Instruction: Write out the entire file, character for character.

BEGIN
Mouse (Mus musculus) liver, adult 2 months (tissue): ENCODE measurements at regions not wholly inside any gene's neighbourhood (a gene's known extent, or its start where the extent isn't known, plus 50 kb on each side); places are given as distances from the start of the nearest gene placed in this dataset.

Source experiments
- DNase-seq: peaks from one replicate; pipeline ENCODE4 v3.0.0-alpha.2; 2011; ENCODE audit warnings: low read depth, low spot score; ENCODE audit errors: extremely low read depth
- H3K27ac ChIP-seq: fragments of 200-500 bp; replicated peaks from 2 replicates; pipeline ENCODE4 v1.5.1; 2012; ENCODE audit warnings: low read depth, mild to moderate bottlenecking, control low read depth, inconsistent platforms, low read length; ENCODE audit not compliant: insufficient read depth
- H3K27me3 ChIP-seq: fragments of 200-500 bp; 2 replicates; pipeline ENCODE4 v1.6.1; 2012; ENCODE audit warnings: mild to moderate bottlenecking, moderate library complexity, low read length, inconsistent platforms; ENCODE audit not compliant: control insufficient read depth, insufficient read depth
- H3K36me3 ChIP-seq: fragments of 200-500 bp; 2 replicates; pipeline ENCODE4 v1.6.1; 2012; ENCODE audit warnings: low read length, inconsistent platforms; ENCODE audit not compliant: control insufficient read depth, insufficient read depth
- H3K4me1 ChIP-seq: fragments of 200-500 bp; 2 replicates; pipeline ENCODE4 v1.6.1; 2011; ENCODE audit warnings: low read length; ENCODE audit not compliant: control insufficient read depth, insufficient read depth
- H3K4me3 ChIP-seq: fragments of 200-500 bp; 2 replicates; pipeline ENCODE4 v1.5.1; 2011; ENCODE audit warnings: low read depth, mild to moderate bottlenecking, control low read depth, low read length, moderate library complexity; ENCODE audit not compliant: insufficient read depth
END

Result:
Mouse (Mus musculus) liver, adult 2 months (tissue): ENCODE measurements at regions not wholly inside any gene's neighbourhood (a gene's known extent, or its start where the extent isn't known, plus 50 kb on each side); places are given as distances from the start of the nearest gene placed in this dataset.

Source experiments
- DNase-seq: peaks from one replicate; pipeline ENCODE4 v3.0.0-alpha.2; 2011; ENCODE audit warnings: low read depth, low spot score; ENCODE audit errors: extremely low read depth
- H3K27ac ChIP-seq: fragments of 200-500 bp; replicated peaks from 2 replicates; pipeline ENCODE4 v1.5.1; 2012; ENCODE audit warnings: low read depth, mild to moderate bottlenecking, control low read depth, inconsistent platforms, low read length; ENCODE audit not compliant: insufficient read depth
- H3K27me3 ChIP-seq: fragments of 200-500 bp; 2 replicates; pipeline ENCODE4 v1.6.1; 2012; ENCODE audit warnings: mild to moderate bottlenecking, moderate library complexity, low read length, inconsistent platforms; ENCODE audit not compliant: control insufficient read depth, insufficient read depth
- H3K36me3 ChIP-seq: fragments of 200-500 bp; 2 replicates; pipeline ENCODE4 v1.6.1; 2012; ENCODE audit warnings: low read length, inconsistent platforms; ENCODE audit not compliant: control insufficient read depth, insufficient read depth
- H3K4me1 ChIP-seq: fragments of 200-500 bp; 2 replicates; pipeline ENCODE4 v1.6.1; 2011; ENCODE audit warnings: low read length; ENCODE audit not compliant: control insufficient read depth, insufficient read depth
- H3K4me3 ChIP-seq: fragments of 200-500 bp; 2 replicates; pipeline ENCODE4 v1.5.1; 2011; ENCODE audit warnings: low read depth, mild to moderate bottlenecking, control low read depth, low read length, moderate library complexity; ENCODE audit not compliant: insufficient read depth